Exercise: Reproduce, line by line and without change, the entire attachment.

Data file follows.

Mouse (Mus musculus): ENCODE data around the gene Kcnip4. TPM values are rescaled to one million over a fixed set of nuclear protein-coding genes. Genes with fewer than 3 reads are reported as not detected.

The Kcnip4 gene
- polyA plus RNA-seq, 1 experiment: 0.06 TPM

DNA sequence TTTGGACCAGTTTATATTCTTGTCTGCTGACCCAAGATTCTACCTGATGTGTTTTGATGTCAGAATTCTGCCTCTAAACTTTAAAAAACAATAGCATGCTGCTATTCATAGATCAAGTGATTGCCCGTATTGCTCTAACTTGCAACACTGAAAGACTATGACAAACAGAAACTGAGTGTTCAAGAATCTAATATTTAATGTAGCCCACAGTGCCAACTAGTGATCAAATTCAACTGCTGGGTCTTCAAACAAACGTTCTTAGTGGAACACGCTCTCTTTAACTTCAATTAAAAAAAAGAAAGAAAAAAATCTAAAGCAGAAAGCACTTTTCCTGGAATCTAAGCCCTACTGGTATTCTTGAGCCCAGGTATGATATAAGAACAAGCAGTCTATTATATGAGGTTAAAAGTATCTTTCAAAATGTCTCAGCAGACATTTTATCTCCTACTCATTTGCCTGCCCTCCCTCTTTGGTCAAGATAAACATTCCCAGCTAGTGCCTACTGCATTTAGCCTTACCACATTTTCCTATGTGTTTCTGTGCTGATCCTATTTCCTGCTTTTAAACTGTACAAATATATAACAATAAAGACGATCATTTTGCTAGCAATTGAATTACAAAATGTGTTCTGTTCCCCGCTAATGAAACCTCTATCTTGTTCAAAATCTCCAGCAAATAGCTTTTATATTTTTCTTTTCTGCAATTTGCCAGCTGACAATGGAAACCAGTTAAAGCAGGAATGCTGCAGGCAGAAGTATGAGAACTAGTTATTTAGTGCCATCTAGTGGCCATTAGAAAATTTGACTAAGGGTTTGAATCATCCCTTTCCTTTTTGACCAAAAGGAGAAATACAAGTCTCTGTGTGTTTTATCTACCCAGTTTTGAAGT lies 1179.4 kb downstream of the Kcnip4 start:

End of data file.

Mouse (Mus musculus): ENCODE data around the gene Kcnip4. TPM values are rescaled to one million over a fixed set of nuclear protein-coding genes. Genes with fewer than 3 reads are reported as not detected.

The Kcnip4 gene
- polyA plus RNA-seq, 1 experiment: 0.06 TPM

DNA sequence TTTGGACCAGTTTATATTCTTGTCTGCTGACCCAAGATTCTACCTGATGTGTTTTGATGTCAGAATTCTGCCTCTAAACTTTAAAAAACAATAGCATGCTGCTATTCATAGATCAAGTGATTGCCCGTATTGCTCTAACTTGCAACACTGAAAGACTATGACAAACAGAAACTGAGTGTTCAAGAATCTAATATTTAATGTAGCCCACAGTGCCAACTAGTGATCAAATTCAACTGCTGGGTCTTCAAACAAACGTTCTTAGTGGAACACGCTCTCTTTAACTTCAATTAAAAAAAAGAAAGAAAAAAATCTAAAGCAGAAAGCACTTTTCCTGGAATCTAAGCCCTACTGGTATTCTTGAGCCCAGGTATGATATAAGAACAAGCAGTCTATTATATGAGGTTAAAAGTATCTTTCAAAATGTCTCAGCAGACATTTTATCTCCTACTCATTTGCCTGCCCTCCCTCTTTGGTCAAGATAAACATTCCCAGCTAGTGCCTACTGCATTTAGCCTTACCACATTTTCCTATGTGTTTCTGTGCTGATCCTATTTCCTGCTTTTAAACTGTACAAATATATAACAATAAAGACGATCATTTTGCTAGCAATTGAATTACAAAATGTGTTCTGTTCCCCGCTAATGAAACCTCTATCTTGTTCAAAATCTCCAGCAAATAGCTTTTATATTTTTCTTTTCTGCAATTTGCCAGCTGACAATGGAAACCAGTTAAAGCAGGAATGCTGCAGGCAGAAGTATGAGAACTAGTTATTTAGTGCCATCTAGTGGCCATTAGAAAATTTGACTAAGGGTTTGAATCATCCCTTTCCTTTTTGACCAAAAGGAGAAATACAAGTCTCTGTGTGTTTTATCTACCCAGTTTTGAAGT lies 1179.4 kb downstream of the Kcnip4 start: